Water crisis should force Galway to have a re-think

The lead drinking water crisis is the city’s second such crisis in a year. While we are told it is confined to specific areas, it is still a cause for concern because it has even more serious implications for public health than cryptosporidium.

This situation, though serious, must also be seen as an opportunity - a chance to re-think how we do things, and the possibility this crisis throws up as an opportunity, must be grasped.

Politics and leadership, not just in Galway, but in Ireland as a whole, seems geared to ‘keep the country tickin’ over’, nothing more. Just enough to prevent us from going south completely. It is never about actualising the full potential that exists.

Part of the problem is a resistance to ideas that I witnessed numerous times when I covered meetings in the chamber of the Galway City Council - the ‘closer to Boston than Berlin’ phenomenon. If something was being done at local or national level in the United States or Britain, Ireland felt duty bound to copy it.

If the local authorities in Chicago or Milwaukee were pursuing some idea, that was the pattern for us to follow. If it wasn’t being done there, the only option was to look to Britain and follow them.

If a council official, or Cllr Catherine Connolly or Niall Ó Brolcháin suggested we look at innovative ideas on social planning or the environment being pursued in Canada, New Zealand, Germany, Holland, or Scandinavia, the suggestions would be met with at best, puzzled incomprehension, or at worse simply ignored.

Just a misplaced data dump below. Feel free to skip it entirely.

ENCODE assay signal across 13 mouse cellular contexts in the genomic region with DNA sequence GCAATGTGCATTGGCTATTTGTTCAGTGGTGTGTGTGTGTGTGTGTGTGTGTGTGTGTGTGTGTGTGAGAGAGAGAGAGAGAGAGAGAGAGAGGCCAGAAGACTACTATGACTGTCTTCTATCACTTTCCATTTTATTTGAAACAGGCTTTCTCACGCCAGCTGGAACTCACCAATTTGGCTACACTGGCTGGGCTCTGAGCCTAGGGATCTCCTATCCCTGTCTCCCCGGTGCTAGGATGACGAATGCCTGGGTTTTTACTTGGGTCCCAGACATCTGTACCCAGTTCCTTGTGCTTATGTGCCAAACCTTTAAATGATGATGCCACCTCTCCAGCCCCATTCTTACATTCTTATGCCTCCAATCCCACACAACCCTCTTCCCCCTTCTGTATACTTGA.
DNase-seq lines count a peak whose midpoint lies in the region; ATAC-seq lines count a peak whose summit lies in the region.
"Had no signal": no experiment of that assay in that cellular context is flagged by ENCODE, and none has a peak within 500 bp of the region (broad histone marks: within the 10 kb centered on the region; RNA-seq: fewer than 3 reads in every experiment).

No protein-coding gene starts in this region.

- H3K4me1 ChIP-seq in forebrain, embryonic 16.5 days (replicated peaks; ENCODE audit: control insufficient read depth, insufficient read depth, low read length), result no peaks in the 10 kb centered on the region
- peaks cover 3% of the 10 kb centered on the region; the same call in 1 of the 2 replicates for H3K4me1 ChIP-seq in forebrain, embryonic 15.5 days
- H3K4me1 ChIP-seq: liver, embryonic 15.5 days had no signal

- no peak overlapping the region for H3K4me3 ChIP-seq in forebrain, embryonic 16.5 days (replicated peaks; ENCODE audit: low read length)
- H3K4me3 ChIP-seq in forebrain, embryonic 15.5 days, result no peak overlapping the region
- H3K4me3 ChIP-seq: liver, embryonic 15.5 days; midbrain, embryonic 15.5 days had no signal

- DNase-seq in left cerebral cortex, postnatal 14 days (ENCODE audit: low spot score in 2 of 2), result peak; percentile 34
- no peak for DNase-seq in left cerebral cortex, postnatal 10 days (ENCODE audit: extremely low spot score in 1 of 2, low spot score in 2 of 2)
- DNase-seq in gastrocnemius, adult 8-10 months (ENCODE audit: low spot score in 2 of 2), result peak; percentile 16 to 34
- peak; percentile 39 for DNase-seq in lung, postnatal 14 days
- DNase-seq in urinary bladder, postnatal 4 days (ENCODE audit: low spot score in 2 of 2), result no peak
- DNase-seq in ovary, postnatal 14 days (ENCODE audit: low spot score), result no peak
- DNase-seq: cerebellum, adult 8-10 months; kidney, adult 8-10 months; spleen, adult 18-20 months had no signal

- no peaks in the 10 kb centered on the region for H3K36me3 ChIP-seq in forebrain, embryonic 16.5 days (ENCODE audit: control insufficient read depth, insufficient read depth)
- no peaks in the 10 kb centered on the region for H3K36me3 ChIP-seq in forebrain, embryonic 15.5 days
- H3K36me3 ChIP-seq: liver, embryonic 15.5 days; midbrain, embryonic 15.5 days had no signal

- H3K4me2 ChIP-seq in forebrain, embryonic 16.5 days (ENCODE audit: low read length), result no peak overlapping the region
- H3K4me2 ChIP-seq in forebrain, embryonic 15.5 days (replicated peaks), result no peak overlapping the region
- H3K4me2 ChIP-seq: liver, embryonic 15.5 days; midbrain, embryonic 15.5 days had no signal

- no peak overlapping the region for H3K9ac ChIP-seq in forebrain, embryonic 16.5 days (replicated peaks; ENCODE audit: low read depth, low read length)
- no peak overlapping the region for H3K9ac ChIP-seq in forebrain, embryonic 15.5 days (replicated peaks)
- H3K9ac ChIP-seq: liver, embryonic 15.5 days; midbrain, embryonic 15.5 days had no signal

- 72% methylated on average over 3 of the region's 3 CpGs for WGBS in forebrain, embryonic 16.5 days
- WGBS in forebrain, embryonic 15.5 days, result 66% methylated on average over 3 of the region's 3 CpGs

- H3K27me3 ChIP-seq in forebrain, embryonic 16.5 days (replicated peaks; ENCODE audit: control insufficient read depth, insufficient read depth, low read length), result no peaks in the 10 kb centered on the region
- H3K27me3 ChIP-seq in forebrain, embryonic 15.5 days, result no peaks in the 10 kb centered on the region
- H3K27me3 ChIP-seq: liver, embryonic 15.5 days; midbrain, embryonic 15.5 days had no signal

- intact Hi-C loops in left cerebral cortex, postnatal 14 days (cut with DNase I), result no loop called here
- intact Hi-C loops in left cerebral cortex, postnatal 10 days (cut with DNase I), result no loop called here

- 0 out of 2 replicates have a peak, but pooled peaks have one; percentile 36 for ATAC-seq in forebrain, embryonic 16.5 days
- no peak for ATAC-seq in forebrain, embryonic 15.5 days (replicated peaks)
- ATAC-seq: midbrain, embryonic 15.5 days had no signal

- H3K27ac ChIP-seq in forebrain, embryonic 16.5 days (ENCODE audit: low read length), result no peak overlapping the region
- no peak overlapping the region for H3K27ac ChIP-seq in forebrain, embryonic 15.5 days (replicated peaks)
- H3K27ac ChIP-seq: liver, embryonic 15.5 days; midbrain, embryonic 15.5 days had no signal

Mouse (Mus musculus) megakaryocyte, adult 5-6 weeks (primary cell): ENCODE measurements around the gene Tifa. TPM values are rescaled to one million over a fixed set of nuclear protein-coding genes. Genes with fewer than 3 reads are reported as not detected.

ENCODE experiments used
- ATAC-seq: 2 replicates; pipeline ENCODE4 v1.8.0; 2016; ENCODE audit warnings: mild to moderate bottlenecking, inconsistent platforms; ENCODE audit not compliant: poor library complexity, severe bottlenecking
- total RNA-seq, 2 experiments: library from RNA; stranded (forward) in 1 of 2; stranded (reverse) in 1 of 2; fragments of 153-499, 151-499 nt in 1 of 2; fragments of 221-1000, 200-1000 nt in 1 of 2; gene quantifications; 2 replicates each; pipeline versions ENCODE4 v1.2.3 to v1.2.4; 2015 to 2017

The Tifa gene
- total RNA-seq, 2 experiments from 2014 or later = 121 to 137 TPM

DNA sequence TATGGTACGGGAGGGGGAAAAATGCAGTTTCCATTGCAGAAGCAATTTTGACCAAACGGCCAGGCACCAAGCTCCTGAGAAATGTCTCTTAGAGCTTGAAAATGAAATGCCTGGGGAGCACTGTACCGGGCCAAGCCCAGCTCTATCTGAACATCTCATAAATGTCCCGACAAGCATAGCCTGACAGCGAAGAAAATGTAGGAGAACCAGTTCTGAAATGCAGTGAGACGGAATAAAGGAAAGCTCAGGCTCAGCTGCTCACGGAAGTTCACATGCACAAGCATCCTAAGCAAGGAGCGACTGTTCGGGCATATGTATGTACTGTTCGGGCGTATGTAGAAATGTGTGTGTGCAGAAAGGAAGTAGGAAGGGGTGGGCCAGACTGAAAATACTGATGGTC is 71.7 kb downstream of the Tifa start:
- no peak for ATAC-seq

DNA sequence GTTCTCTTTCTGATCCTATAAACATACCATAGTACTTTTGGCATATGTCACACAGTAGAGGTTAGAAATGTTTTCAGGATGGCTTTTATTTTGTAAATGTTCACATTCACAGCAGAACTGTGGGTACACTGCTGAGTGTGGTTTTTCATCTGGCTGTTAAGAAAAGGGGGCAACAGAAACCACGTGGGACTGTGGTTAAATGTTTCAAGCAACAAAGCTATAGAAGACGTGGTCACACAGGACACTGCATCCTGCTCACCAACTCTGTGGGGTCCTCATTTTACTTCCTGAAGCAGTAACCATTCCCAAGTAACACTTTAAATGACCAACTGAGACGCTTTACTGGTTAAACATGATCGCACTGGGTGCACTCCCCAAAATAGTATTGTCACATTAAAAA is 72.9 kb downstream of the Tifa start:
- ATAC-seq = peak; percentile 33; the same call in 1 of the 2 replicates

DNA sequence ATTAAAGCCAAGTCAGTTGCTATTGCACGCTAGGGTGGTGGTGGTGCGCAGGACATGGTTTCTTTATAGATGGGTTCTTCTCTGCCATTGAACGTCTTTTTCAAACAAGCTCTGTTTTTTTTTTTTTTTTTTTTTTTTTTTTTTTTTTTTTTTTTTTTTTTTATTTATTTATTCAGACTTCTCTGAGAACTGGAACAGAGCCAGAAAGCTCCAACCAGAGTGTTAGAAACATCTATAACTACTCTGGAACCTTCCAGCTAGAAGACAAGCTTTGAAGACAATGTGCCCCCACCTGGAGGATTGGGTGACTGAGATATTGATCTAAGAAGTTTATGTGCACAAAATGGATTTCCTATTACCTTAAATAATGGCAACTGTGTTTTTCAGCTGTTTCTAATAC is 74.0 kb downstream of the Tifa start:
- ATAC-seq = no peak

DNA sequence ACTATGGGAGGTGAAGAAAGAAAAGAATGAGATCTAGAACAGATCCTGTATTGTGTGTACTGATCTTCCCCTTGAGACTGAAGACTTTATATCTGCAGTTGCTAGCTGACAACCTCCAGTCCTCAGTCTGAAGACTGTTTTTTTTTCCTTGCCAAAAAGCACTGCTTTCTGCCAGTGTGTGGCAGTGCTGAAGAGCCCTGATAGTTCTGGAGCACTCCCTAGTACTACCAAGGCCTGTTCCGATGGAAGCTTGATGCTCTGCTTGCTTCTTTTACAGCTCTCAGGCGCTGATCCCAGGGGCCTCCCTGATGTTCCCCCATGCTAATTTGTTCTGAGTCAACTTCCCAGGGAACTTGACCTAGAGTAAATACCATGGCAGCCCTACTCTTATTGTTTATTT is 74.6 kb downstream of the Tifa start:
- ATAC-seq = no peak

If it wasn’t happening in the Land Of The Free or the Mother Country it had no business being done in Galway! That was the attitude. Such a fixation with the Anglo-American axis considerably limited or thinking and kept us closeted off from progressive Antipodean and European thinking.

Galway’s second water crisis is not the fault of Britain and America. It is a home grown problem. The point is that these are changed times and changed times call for a new response. It’s not that we should ignore Britain or America (we can’t ) but the current situation tells us that to look so narrowly at the idea of ‘best practice abroad’ and then try and superimpose this on Galway is too narrow and too limiting.

Galway needs to think bigger, bolder, and more creatively - and yes, that includes cash strapped times. Canada, Germany, and New Zealand have interesting ideas about local government, the environment, responsible planning, and traffic management.

We should not copy them either. Instead we should make ourselves more open to their ideas as a way of becoming more open to ideas throughout Europe and the wider world - and use the best practices we discover as a catalyst to spark off our own, often untapped, creative potential that could yield productive approaches to our problems in our city.

The Irish emigrated to Argentina, Canada, Chile, and Australia, not just to Boston. Our openness to ideas and fresh thinking should have a similar broad outlook. The old models are gone. New approaches are what’s needed.


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